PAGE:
You should know that we are also reviewing victims’ rights and services, with opportunities for public input over the next few months.
I, for one, make no apology for any policy that elevates the status of victims relative to the offender – even if it happens to inconvenience those who have an institutional interest in the court process.
We should be restless for change as long as injustices remain.
I’ve already announced proposals to tune up the court system to provide speedier justice for victims and offenders alike. That has been coupled with a fundamental review of legal aid, to maximise access to justice, while minimising any excess in the justice system.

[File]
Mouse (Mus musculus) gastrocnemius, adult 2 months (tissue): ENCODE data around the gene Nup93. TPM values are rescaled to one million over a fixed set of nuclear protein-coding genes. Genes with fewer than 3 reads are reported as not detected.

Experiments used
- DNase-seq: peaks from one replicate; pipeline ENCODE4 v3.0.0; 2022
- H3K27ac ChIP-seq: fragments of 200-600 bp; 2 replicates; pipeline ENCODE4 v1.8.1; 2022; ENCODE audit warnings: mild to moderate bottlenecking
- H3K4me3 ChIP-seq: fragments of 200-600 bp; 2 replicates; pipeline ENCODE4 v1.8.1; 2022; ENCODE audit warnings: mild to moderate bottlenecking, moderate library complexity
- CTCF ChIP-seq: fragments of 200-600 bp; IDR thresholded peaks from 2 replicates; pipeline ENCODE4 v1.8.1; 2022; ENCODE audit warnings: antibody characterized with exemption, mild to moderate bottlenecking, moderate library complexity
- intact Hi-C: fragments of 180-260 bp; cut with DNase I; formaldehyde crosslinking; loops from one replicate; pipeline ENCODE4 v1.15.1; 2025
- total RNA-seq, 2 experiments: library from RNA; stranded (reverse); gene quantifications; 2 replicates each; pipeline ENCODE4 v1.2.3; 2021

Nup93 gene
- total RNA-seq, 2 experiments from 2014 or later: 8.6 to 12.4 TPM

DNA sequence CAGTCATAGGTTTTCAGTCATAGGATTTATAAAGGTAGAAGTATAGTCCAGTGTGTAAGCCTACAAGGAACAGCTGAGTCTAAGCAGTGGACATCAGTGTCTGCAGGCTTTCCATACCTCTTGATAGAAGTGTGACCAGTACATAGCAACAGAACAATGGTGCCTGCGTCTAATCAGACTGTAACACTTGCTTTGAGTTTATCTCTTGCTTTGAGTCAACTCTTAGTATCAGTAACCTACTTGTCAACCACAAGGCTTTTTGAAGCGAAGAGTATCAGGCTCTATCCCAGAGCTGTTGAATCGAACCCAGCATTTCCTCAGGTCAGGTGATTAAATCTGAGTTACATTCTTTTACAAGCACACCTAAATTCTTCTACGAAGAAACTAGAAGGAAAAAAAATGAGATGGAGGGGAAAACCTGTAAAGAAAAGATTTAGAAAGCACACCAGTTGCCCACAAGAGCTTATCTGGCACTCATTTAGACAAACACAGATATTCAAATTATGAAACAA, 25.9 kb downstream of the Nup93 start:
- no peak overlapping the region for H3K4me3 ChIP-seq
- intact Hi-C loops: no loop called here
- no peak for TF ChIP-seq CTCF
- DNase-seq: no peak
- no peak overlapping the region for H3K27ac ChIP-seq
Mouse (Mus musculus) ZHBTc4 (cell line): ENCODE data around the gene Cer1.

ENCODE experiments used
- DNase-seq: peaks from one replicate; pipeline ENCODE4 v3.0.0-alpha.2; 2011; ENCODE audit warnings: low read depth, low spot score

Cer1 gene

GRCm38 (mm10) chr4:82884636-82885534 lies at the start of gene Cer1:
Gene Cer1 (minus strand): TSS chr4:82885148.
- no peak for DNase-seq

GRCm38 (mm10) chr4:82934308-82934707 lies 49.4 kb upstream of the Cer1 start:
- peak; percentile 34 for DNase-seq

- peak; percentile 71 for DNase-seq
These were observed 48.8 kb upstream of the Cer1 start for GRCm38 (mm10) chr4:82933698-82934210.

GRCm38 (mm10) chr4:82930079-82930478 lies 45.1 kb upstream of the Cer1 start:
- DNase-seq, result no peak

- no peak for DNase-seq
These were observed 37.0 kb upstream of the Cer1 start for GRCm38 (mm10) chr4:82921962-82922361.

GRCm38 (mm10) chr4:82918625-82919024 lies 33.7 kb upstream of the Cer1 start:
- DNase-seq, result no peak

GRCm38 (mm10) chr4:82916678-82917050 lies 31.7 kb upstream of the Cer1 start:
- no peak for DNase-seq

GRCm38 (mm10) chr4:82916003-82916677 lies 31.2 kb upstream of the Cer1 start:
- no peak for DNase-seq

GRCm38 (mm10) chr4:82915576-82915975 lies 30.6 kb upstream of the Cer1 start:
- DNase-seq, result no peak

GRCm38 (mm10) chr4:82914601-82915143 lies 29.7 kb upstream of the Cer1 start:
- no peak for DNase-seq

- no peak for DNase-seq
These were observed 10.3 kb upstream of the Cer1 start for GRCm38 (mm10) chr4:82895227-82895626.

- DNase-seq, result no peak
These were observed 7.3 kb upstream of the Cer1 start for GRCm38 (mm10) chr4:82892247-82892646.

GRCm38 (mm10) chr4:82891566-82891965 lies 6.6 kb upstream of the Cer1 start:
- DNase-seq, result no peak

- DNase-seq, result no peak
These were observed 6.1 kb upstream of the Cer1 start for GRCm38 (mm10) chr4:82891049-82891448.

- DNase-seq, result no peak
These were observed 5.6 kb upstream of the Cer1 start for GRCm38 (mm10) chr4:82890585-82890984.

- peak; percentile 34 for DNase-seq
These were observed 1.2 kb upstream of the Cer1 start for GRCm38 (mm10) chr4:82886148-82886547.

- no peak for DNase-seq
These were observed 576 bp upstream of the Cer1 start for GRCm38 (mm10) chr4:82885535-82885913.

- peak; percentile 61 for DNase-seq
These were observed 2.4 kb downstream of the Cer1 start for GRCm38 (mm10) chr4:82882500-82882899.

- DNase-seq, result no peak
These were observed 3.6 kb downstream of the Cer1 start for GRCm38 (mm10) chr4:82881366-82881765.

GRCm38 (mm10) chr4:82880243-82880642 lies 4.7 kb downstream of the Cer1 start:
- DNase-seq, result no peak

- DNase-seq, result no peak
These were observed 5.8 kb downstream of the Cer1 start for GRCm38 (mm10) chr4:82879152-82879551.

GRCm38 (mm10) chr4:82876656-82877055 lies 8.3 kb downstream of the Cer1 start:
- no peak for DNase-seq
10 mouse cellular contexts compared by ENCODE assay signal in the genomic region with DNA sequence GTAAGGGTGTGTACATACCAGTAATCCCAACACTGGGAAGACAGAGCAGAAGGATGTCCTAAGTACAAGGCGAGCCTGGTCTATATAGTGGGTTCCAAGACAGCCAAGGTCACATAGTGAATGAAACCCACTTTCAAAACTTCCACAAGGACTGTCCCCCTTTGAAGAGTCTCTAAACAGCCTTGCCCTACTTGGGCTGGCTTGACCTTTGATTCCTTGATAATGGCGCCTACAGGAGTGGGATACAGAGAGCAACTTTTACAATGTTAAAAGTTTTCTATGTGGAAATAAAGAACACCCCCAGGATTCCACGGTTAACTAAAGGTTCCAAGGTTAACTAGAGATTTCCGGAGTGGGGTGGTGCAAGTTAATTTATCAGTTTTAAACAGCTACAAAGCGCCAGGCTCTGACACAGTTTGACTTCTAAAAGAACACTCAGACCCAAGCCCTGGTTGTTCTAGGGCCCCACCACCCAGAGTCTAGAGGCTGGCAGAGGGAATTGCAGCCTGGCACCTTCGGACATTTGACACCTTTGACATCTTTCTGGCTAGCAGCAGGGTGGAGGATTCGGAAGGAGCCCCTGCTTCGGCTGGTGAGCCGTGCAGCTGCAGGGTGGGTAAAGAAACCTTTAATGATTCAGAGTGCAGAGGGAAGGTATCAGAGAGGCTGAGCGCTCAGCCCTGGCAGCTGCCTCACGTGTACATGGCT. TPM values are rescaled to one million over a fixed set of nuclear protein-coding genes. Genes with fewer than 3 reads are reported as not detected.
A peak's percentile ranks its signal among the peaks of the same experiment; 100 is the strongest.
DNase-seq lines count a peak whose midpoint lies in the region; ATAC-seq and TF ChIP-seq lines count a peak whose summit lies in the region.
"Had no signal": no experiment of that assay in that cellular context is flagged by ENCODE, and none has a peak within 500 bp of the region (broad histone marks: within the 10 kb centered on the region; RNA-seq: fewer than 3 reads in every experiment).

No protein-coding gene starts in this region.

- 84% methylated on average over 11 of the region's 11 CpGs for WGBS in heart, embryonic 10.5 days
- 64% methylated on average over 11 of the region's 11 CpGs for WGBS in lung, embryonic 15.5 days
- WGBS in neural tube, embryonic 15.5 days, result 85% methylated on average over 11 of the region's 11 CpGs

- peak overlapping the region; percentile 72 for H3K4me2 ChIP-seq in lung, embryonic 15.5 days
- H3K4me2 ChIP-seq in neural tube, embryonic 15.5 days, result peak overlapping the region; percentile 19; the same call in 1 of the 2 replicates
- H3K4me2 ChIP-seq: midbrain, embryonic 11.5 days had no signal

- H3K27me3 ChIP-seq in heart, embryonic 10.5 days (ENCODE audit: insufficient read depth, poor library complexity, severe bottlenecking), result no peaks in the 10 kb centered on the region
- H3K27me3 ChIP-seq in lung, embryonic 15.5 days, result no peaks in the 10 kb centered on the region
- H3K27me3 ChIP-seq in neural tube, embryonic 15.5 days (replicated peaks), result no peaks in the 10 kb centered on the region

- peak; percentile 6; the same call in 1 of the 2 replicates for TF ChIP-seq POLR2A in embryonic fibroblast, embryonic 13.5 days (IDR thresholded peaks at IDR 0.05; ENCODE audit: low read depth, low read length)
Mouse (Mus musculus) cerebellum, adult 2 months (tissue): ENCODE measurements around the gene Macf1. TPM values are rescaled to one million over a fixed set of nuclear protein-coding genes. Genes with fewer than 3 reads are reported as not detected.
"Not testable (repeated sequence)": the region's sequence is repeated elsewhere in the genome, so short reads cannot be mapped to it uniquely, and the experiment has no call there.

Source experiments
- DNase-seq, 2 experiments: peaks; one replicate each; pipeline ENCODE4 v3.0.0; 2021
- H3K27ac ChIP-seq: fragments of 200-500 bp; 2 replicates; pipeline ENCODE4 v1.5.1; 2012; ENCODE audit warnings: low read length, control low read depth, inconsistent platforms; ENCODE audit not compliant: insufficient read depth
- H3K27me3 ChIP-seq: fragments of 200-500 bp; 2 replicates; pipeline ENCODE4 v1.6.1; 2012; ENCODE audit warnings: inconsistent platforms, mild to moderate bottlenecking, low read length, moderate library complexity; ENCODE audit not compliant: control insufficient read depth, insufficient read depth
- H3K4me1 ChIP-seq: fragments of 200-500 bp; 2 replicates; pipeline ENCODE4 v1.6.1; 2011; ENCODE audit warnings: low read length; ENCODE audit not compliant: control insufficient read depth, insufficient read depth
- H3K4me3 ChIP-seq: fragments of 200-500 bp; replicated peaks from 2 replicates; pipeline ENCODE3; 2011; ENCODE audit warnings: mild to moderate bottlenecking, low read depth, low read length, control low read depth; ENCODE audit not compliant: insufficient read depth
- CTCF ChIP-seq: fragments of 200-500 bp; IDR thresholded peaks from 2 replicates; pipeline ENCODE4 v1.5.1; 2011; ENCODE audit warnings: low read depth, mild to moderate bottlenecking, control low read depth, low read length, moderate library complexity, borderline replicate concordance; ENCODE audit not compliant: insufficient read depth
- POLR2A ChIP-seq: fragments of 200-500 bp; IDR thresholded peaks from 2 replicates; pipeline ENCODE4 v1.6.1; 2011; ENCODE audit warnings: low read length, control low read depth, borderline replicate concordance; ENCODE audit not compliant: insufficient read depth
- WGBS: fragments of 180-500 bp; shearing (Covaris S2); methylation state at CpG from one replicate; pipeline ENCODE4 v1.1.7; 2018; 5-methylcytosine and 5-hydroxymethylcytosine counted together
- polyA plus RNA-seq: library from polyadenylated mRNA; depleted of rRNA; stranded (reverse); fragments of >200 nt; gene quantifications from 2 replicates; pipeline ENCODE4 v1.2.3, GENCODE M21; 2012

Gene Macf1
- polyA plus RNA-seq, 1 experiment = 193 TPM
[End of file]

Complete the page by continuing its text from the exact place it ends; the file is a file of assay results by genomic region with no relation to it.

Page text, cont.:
Last week I announced I was considering changes to the way sexual violence cases are heard in our courts.
This is not about tilting the field in favour of the complainant, as some have alleged.
It’s about restoring something I told last year’s conference that I believed should be the cornerstone of the justice system. Fairness. That means continuing to advance the cause of the vulnerable.
To build on this theme and the changes we have already made to the Sentencing Act, I’ve asked the Law Commission to review whether the penalties for crimes against children are appropriate.
I don’t pretend that this will solve the problem of child abuse. It won’t. But the justice system must provide a stronger response than the status quo. And it’s a start.